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Does my mother-in-law suffer from a narcissistic personality disorder?

Thursday, 11 January 2007
Answered by: Dr. Ashu Rajan Gandhi
Consultant Psychiatrist
Adult Mental Health Program, Eastern Health
Australia
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Q. I wanted to know more about narcissistic personality disorder as I think that my mother-in-law has this problem. I have been married for two years and from the day of the marriage I never saw her happy at all and found her pointing out mistakes at everything my parents and I do. She created a big fuss on the day of our marriage and this seems to continue till today. Initially, I thought my husband understood his mother and would know that she is wrong but unfortunately this is not so. He too agrees to whatever she says as if he can't think what is going on instead he just agrees to whatever she presents of a situation. Initially, we thought they are a nice family but only later did I realise that something was wrong. I got to know that they are not good with any of their neighbours and relatives except only one relative of her whom she praises and everyone else in the world is bad. As my father-in-law passed away even before we got married, she uses this in every problem she creates to get mercy and makes everyone feel that she is being victimised. As I too was emotionally and verbally abused, I started getting depressed. I read about having a narcissistic personality and I felt a lot of similarity and browsed the Internet on it and got to know about it. I really feel she suffers from this. I think my husband behaves similar to her many times and I am scared he will end up in full-blown narcissism. There is no peace in my life. What should I do? For an Indian it’s not so easy to come out of a relationship and when he is good he is very good but when he is bad it’s difficult to live that moment. I don't know how to keep him away from his mother’s bad preaching, as we don't discuss about it anymore. Please help me deal with this?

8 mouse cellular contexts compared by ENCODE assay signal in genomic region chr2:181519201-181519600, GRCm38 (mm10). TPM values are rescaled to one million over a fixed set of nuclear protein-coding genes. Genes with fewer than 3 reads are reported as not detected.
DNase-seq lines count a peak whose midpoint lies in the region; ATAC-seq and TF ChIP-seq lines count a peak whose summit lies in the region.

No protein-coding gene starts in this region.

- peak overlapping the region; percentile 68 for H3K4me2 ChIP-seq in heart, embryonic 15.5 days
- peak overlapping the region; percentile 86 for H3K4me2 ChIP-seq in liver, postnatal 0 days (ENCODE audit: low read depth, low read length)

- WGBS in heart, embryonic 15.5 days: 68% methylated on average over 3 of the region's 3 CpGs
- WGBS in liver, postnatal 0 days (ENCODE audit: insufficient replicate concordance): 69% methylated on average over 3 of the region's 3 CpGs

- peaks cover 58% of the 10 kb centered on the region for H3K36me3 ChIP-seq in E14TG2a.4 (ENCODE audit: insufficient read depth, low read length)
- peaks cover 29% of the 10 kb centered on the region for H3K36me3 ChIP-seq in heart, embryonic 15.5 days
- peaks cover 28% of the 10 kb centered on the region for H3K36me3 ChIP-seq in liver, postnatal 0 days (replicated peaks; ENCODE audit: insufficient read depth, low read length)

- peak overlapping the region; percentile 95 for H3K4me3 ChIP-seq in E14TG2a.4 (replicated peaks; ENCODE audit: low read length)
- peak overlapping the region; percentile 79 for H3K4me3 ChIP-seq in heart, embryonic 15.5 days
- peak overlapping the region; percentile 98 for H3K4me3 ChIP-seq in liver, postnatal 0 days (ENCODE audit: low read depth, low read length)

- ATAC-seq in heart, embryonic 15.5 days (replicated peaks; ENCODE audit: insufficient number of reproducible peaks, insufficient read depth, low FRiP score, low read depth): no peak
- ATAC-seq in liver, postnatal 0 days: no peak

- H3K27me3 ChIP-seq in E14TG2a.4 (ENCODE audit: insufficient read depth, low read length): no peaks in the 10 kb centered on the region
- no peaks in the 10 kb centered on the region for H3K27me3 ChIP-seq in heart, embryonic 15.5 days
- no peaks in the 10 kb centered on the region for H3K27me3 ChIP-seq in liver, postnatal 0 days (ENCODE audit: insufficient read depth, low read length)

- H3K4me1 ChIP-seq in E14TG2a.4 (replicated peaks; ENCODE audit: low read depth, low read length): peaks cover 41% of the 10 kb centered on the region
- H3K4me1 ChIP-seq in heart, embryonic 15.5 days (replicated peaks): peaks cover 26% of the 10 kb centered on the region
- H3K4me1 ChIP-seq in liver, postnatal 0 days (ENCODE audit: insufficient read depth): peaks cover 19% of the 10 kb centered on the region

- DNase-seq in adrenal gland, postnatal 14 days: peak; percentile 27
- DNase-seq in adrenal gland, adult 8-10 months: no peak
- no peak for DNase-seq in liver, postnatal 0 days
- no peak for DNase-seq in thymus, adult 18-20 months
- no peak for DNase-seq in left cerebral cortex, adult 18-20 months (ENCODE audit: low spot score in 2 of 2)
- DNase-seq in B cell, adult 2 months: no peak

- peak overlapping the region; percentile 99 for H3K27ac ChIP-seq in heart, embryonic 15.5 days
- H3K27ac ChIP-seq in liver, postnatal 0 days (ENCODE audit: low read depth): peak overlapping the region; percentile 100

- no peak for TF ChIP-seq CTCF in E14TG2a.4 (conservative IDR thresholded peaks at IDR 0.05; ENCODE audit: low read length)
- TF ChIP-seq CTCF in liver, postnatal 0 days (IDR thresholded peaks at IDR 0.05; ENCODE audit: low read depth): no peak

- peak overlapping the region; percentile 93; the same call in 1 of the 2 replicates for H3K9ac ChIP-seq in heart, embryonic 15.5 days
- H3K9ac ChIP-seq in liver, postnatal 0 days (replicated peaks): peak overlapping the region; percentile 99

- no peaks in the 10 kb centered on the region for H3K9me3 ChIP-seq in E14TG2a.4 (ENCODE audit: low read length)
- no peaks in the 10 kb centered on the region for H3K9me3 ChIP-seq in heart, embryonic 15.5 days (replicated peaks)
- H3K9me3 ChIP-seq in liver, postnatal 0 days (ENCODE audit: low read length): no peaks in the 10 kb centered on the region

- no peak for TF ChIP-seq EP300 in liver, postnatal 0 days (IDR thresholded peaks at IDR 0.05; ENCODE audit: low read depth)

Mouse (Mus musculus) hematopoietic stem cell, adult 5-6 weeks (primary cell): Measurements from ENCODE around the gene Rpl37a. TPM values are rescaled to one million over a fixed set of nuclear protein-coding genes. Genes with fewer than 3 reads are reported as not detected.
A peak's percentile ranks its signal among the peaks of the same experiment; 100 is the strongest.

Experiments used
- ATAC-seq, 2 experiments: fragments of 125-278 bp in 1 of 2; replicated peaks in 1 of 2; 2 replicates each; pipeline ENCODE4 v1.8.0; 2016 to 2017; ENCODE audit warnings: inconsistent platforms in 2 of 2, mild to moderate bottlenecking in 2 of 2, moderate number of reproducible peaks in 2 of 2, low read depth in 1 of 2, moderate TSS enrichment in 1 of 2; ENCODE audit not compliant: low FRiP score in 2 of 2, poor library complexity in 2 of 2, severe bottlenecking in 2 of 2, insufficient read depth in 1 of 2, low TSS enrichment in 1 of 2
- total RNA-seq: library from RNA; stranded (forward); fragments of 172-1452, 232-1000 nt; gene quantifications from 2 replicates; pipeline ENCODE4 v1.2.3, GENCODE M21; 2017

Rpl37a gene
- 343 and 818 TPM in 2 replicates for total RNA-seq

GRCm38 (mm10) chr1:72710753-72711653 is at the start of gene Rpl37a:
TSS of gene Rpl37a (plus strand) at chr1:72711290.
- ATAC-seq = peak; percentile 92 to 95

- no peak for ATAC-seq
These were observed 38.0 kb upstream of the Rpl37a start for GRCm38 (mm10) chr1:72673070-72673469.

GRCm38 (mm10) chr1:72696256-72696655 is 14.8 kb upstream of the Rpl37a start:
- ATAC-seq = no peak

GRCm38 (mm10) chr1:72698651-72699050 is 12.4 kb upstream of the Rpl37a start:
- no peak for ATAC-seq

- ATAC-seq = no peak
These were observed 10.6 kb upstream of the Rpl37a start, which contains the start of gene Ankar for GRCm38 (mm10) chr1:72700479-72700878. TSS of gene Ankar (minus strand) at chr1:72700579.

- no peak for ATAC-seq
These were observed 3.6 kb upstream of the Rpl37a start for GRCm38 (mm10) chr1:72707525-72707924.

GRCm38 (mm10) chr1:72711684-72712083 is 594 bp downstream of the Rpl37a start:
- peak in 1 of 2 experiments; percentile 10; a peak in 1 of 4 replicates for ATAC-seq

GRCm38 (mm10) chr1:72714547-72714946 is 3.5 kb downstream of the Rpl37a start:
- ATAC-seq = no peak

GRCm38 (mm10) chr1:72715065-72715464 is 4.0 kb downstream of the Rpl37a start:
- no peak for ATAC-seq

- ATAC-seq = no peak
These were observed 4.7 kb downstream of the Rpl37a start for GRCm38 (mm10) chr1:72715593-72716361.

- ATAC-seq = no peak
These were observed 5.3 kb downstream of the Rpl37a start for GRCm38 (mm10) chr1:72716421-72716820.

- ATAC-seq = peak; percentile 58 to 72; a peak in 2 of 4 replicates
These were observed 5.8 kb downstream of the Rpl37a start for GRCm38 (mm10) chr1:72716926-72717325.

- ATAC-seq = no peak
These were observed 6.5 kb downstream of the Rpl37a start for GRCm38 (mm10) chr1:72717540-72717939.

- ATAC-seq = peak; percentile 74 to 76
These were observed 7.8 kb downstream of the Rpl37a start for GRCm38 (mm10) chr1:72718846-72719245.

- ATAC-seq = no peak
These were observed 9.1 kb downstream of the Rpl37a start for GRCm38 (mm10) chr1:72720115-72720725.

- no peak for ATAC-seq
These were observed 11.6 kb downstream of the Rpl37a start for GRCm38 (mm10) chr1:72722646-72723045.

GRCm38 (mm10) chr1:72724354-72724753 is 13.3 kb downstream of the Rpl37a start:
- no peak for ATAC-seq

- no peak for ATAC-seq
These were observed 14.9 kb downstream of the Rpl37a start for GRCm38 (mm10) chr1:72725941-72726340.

A.  I think what you have described is inherently reflective of relationship problems. It also is reflective of expectation problems. These problems are characterised by expectation of certain attitudes and behaviours from people known and unknown. When the attitudes and behaviours do not match our expectations, one starts to feel distraught and distressed. And more one gets distressed the more one is not able to bear the behaviours and the attitudes and behaviours seem more away from the expectations and this leads to a chronic vicious circle leading to conflict of interests and conflict between individuals. The way to cut this out is to probably take a leaf out from “ Lage Raho Munnabhai”. This means let us start being courteous, and instead of focusing on expectations start focusing on duties and doing the required thing. This would lead to a slow but definite change in the cycle and things will start seeming better. Regarding, knowing more about Narcissistic Personality disorder, while I think the set of attributes described by you does not really match the core description and understanding of this personality disorder, I would encourage you to gather more information about this by maybe visiting a library and reading about it in the psychiatric or psychology section books. The best way to deal would be to visit a psychologist or counselor who may help you to cope with this situation by empowering you with positive coping skills. All the Best.

A.  I think what you have described is inherently reflective of relationship problems. It also is reflective of expectation problems. These problems are characterised by expectation of certain attitudes and behaviours from people known and unknown. When the attitudes and behaviours do not match our expectations, one starts to feel distraught and distressed. And more one gets distressed the more one is not able to bear the behaviours and the attitudes and behaviours seem more away from the expectations and this leads to a chronic vicious circle leading to conflict of interests and conflict between individuals. The way to cut this out is to probably take a leaf out from “ Lage Raho Munnabhai”. This means let us start being courteous, and instead of focusing on expectations start focusing on duties and doing the required thing. This would lead to a slow but definite change in the cycle and things will start seeming better. Regarding, knowing more about Narcissistic Personality disorder, while I think the set of attributes described by you does not really match the core description and understanding of this personality disorder, I would encourage you to gather more information about this by maybe visiting a library and reading about it in the psychiatric or psychology section books. The best way to deal would be to visit a psychologist or counselor who may help you to cope with this situation by empowering you with positive coping skills. All the Best.

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